"It's very difficult to get a warrant," says Patricia Pileggi, a white-collar partner at Schiff Hardin. "One of the things you have to demonstrate, to the Department of Justice [DOJ] as well as to a district court judge, is that alternative investigative techniques have been tried and they have failed."
That's not as tough in an organized crime context, where infiltrating a criminal organization can be impossible or prohibitively dangerous.
"You can say, 'We have a very limited ability to get undercover agents into this or confidential informants who will wire up and record,'" Pileggi says. "But often in white-collar cases, you do have the ability to use somebody who can make consensual recordings with the targets of your investigation."
Typically, white-collar prosecutors either have other options or don't feel wiretaps are worth the extra effort, time and expense--but not always.
"For insider trading cases, I would think that wiretaps provide the best type of evidence, and Galleon has very much demonstrated that," Wysong says. "The conversations they recorded are crucial to obtaining a conviction, which is probably why the defense is fighting so hard to suppress them."
The defense and prosecution in the Galleon case are fighting an ongoing battle over whether the wiretaps were recorded lawfully and with whom they should be shared. Although the DOJ often collaborates with civil investigators, there are limits on information-sharing.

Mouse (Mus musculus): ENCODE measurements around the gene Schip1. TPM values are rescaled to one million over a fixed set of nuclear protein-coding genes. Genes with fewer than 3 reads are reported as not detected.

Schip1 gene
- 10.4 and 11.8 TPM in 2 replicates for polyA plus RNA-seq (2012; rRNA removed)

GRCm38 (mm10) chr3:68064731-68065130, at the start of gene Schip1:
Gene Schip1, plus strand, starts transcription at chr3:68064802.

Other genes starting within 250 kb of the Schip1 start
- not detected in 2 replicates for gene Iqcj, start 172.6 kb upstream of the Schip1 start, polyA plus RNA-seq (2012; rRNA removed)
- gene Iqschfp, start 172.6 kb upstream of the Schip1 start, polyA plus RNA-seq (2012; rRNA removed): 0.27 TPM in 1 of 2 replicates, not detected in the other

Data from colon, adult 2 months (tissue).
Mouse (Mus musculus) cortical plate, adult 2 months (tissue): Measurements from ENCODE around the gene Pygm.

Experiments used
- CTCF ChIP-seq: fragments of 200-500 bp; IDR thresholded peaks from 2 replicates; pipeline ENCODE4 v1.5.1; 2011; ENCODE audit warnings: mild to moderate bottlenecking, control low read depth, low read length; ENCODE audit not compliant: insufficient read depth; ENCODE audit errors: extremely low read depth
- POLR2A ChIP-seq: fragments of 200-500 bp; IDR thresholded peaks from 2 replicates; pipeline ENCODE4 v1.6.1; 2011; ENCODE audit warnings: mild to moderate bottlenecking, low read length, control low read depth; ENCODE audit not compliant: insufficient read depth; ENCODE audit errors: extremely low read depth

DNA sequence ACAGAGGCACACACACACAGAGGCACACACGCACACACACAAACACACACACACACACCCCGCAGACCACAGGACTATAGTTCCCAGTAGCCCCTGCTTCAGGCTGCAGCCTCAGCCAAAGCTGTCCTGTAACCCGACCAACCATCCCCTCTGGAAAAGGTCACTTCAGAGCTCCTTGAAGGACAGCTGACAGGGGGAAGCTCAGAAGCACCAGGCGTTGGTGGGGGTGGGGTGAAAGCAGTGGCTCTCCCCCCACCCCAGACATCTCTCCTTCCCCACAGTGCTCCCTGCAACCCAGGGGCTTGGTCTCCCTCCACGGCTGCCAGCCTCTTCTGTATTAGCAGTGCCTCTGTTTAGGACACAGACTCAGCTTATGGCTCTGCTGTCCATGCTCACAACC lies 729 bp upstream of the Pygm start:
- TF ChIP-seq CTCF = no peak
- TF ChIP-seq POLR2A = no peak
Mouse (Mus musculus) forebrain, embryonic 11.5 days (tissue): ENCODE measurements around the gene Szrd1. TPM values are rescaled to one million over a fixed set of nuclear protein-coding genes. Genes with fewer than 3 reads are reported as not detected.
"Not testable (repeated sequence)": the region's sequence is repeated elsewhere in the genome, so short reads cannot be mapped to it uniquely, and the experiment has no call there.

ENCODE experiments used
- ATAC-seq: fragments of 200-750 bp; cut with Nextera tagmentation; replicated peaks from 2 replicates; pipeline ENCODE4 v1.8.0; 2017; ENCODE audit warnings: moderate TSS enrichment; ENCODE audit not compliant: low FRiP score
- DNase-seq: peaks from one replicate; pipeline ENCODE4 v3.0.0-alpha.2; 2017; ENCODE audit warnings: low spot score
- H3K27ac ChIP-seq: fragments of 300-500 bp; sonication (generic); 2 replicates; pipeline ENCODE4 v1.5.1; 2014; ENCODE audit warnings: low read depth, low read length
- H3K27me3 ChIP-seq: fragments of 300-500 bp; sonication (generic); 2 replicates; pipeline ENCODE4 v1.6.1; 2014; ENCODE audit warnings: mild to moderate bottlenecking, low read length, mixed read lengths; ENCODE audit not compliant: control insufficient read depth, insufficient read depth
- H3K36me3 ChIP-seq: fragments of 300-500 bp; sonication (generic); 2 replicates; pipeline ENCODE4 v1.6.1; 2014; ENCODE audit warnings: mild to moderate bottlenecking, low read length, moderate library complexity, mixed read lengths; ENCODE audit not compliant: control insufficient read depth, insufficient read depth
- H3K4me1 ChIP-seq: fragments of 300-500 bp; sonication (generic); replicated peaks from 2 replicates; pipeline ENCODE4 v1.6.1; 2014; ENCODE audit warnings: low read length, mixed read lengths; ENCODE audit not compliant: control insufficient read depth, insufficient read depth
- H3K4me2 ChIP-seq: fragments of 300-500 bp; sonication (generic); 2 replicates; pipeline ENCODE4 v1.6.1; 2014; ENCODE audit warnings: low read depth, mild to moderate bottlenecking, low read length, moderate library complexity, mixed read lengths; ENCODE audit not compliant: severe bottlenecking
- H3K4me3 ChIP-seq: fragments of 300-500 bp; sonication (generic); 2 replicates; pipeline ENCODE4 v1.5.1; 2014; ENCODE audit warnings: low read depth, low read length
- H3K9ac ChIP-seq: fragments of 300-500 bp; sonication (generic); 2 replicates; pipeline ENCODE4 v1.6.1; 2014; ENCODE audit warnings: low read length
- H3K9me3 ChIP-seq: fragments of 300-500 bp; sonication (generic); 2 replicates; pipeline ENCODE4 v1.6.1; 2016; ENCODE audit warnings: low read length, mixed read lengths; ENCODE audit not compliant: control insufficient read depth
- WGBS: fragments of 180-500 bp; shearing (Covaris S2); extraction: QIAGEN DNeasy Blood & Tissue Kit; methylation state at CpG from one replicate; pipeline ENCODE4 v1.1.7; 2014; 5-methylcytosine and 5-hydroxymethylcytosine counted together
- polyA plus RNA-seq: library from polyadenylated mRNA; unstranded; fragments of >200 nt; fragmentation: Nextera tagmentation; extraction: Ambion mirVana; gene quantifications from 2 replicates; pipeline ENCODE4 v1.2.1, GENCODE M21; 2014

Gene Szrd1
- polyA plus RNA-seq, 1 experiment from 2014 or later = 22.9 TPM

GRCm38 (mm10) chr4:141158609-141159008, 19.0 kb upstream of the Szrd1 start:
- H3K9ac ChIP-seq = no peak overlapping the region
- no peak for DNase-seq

The FBI made the recordings and gave them to prosecutors, who in turn provided them to defense counsel as a part of pre-trial discovery. On Feb. 9, a federal judge ruled that the defense must hand the wiretaps over to the Securities and Exchange Commission (SEC) as part of the civil investigation. Defense counsel have so far refused to comply.
Further complicating matters, the SEC admitted in early February that, in violation of disclosure rules, prosecutors mistakenly gave the agency some of the recordings. The convoluted squabble underscores the fact that while wiretaps are killer evidence in theory, they can be tricky in practice.
There are many grounds for suppressing wiretaps, including insufficiency in demonstrating necessity, misleading statements and improper disclosure.
"These days, judges and courts are not giving prosecutors the benefit of the doubt," Wysong says. "If you got a judge that felt like the prosecutors had overstepped their bounds and were too aggressive, or they felt like these wiretaps had offended the conscience, that would be a basis for not allowing them."
It will be a while before the dust settles--rulings have split as to whether the criminal trial should precede civil proceedings. But in whatever order the trials fall, the white-collar bar is keeping a close eye on the case. It's neither a trendsetter nor a one-off, experts say, but yet another indication of the greater intensity and broader tactics prosecutors are bringing to financial crimes investigations.
"What you're seeing is a marshalling of all of the tools that are available to prosecutors," Wysong says. "They are figuring out which ones they may not have considered before and which ones might be effective, even though they hadn't been the most common tools used in particular cases."